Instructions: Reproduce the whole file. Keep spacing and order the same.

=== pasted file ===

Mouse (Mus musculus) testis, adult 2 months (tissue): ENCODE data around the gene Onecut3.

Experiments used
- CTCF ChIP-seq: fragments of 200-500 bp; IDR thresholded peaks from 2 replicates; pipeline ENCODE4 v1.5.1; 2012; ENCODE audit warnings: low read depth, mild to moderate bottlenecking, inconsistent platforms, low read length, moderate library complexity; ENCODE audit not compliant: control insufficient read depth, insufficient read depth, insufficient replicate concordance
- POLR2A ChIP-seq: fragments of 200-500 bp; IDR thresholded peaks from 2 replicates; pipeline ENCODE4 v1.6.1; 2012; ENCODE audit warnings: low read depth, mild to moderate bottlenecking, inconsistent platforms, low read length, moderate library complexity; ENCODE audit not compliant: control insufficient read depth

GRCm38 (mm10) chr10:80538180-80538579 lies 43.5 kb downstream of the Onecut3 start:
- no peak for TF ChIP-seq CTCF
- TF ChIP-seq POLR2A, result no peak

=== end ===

Mouse (Mus musculus) testis, adult 2 months (tissue): ENCODE data around the gene Onecut3.

Experiments used
- CTCF ChIP-seq: fragments of 200-500 bp; IDR thresholded peaks from 2 replicates; pipeline ENCODE4 v1.5.1; 2012; ENCODE audit warnings: low read depth, mild to moderate bottlenecking, inconsistent platforms, low read length, moderate library complexity; ENCODE audit not compliant: control insufficient read depth, insufficient read depth, insufficient replicate concordance
- POLR2A ChIP-seq: fragments of 200-500 bp; IDR thresholded peaks from 2 replicates; pipeline ENCODE4 v1.6.1; 2012; ENCODE audit warnings: low read depth, mild to moderate bottlenecking, inconsistent platforms, low read length, moderate library complexity; ENCODE audit not compliant: control insufficient read depth

GRCm38 (mm10) chr10:80538180-80538579 lies 43.5 kb downstream of the Onecut3 start:
- no peak for TF ChIP-seq CTCF
- TF ChIP-seq POLR2A, result no peak